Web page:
Archive for July, 2010


Still Going On About Parenting

July 17, 2010

Ran has a couple of links about parenting at the moment, the first in particular caused me to send a spluttering email his way and I thought I might use is as a basis for a blog post.

I really don’t think the first article is very good. Essentally, it examines the issue of parenting without ever mentioning the context (ie society) that we parent in. It also talks about ‘good’ parents without defining what a ‘good’ parent is. I’ll assume their definition is our society’s usual one (they use the word ‘consistant’ after all) in which case a large number of things a supposedly good parent does (leaving their baby to cry is just one) are actually bad for a child and might explain a few of the issues they are discussing.

Whether you agree with me about this depends a bit on whether you agree that we live in a messed-up society. If you do agree with me then it’s likely that you won’t be surprised that what our society considers to be  normal people are turning out ‘bad’ children.

Scientists may have an opinion on the state of our society but they never let it ‘interfere’ with their work. Yes that’s deliberate sarcasm –  scientists usually aren’t allowed to criticise society because that’s seen as ‘getting political’ or stepping outside their area of expertise. At the very least it’s opening a can of worms that most of them want to steer well clear of and so they are left with the options that the either parents are the cause or that the problem is inherant to the child – which they appear to oscillate between. For more about why scientists, pychiatrists and other professionals voluntarily shackle there minds like this I always reccommend the book Disciplined Minds.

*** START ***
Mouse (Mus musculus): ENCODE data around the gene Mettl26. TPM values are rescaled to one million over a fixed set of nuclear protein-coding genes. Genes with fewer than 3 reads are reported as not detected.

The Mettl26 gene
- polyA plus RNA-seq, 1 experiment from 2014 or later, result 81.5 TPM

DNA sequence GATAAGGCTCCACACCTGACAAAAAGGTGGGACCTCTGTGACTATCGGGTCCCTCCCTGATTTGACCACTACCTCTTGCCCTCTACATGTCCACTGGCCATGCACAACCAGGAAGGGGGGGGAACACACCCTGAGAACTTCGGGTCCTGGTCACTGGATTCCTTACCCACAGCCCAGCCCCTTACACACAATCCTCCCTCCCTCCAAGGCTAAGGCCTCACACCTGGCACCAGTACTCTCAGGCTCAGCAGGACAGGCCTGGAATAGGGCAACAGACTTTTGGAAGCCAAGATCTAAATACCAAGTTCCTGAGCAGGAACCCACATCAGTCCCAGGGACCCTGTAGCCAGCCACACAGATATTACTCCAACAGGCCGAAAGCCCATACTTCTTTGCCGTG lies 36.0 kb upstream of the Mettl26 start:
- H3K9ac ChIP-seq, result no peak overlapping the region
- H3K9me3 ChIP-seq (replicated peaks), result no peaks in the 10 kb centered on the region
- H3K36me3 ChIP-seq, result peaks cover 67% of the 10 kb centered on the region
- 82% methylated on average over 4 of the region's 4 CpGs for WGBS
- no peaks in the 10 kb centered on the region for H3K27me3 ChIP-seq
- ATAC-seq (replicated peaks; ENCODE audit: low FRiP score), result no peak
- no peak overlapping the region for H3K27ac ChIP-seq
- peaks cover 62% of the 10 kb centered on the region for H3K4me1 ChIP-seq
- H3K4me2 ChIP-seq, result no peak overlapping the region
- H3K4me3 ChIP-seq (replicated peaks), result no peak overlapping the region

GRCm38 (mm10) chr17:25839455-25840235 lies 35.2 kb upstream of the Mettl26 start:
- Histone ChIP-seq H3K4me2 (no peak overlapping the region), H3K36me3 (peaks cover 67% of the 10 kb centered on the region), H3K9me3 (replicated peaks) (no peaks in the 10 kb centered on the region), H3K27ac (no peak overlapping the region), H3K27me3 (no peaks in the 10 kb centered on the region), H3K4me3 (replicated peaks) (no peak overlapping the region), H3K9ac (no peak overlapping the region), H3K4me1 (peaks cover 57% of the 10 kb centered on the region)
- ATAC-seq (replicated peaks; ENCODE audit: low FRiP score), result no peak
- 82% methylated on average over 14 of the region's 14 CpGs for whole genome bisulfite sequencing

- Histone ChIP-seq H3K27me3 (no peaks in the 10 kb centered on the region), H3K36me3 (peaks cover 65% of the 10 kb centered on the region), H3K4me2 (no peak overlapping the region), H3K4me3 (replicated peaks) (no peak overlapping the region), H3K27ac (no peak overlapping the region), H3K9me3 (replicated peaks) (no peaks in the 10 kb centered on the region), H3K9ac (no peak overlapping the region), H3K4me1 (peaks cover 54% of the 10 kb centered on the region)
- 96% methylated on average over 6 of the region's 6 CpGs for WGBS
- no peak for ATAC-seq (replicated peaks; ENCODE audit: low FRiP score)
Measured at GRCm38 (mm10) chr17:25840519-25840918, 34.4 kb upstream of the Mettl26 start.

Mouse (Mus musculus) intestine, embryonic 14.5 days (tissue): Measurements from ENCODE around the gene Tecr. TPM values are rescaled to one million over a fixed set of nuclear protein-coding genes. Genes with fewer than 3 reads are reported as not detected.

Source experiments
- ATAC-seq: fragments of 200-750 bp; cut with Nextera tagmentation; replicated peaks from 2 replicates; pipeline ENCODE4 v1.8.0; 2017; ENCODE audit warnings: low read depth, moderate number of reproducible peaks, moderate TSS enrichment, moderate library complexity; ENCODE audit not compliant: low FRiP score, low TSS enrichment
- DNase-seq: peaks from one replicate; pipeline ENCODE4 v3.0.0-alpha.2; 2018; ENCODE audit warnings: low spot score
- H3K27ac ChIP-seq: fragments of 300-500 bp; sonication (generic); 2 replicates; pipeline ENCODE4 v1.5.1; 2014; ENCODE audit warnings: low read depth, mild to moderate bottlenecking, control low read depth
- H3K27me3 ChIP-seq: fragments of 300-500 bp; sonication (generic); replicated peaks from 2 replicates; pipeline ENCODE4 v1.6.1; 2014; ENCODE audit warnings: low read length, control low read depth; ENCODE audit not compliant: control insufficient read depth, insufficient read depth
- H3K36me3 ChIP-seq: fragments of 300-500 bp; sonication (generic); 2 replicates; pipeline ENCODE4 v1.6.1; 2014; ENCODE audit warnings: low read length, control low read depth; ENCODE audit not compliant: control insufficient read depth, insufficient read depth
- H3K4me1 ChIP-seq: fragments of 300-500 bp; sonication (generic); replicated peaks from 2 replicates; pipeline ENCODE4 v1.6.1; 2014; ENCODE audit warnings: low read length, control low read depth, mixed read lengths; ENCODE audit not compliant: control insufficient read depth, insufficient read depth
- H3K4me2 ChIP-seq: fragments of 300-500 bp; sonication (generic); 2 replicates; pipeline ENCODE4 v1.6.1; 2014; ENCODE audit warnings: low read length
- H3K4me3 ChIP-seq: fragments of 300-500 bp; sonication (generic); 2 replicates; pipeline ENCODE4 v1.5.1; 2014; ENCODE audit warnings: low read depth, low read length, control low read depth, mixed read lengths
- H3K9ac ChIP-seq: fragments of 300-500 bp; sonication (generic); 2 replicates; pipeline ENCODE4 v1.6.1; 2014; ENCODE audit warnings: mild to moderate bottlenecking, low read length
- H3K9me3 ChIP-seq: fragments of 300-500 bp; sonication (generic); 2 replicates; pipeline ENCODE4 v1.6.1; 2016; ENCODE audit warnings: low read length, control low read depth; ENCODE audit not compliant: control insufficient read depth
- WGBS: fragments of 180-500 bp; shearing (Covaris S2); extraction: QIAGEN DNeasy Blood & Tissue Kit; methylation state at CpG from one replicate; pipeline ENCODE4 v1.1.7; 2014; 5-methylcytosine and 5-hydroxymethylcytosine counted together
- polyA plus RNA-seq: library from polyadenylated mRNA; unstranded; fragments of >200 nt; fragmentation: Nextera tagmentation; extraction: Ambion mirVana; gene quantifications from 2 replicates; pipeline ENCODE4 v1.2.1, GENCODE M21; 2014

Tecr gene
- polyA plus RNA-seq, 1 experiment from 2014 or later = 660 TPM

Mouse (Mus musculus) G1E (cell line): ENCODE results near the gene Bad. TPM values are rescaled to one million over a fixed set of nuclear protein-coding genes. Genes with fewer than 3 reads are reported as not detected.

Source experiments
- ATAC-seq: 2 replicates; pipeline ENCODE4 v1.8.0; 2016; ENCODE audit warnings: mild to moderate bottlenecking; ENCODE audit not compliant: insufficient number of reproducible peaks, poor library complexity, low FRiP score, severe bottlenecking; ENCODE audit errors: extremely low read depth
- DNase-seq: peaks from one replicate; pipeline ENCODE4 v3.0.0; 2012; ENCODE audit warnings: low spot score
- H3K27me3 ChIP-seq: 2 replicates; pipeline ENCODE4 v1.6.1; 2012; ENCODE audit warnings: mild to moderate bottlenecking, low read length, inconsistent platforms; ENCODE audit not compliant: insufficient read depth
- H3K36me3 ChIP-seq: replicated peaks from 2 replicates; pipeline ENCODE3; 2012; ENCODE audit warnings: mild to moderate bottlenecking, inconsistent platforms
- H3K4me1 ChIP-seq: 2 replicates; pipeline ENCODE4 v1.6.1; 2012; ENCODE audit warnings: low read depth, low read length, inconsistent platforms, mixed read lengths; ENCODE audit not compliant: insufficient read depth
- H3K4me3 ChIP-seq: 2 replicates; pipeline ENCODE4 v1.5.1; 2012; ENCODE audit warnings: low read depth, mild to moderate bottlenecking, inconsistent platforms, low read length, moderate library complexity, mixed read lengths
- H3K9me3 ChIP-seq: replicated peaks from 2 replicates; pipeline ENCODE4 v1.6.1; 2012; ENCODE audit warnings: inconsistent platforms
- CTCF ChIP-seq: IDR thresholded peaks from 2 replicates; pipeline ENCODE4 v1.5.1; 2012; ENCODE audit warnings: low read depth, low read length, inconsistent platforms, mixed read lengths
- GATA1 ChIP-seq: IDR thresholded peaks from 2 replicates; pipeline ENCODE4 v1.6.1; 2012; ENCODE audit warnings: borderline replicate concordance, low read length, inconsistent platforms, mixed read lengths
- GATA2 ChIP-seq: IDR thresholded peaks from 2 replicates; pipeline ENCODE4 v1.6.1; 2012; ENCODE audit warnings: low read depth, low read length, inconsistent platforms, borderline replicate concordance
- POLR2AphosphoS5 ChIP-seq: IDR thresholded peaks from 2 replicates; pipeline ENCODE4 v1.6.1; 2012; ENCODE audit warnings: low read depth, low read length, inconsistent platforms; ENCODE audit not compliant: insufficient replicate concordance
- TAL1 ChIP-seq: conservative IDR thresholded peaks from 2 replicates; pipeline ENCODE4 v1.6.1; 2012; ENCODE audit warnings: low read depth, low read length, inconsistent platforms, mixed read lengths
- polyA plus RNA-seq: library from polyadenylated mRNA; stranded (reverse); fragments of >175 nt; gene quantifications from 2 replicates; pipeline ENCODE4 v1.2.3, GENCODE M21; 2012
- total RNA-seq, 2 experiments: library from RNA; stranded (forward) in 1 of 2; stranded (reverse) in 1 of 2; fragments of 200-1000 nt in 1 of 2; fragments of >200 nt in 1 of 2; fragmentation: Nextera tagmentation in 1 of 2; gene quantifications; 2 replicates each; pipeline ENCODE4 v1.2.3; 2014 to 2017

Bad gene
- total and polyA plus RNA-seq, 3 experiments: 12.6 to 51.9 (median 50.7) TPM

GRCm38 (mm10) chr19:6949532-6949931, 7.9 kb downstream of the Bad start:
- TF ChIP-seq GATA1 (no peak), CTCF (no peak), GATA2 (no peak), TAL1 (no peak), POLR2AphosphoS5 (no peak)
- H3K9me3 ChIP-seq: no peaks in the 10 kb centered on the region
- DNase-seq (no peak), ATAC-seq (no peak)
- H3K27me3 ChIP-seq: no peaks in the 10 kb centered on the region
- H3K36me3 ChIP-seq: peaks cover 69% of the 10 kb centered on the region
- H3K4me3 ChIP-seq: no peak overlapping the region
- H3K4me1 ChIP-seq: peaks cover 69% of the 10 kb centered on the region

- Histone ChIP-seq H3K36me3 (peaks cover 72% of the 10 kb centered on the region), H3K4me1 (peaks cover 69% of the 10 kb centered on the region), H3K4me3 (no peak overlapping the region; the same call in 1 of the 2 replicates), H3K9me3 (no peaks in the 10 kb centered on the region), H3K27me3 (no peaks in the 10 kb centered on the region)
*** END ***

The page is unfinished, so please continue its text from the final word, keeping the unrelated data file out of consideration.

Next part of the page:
The article completely fails to mention really obvious stuff too, like that children have different personalities and will react differently to the same parents. This fact is readily apparent to every parent with more than one child but is often overlooked by experts when they attempt to come up with their ‘perfect parenting model that will work on every child!’ (Yes, more sarcasm)

Nor does the article talk about the effect of modelling. Criticism of parents is especially tricky in our culture, if you succeed in showing a link between parenting and bad behaviour amongst children (especially without showing a societal link) you’re going to piss off a lot of parents. More insidious though is the unspoken power rule in our culture which states that you’re not allowed to criticise people above you in a hierarchy. I reccommend reading Derrick Jensen, who explains the rules of abusive cultures with great gusto, for more on this subject. These issues help explain why an absurd commment like; “We have racked our brains trying to figure why our son treats us this way” can go completely unchallanged in the article.

Alice Miller, in one of her books, has a case study of a murderous maniac  who liked to slice his vicitms up. His parents (and the parent’s friends) were also quoted making the same sort of comments. Alice Miller then showed exactly what the parents had in fact done to nudge their child in this direction and also tied it in to societal concepts of parenting. I should mention that the way she ties everything to societal concepts of parenting is quite alarming but well worth reading.

I see the dreaded ‘permissive’ word was used as well. The mother was basically accused of being permissive, which apparently is a big thing in the US. The problem I see is that what causes her to be ‘permissive’ is that she loves and has empathy for her children, and consequently doesn’t enjoy punishing them. It’s a credit to her that she has still reatained some empathy and it’s probably the reason that all her children didn’t turn out ‘bad’.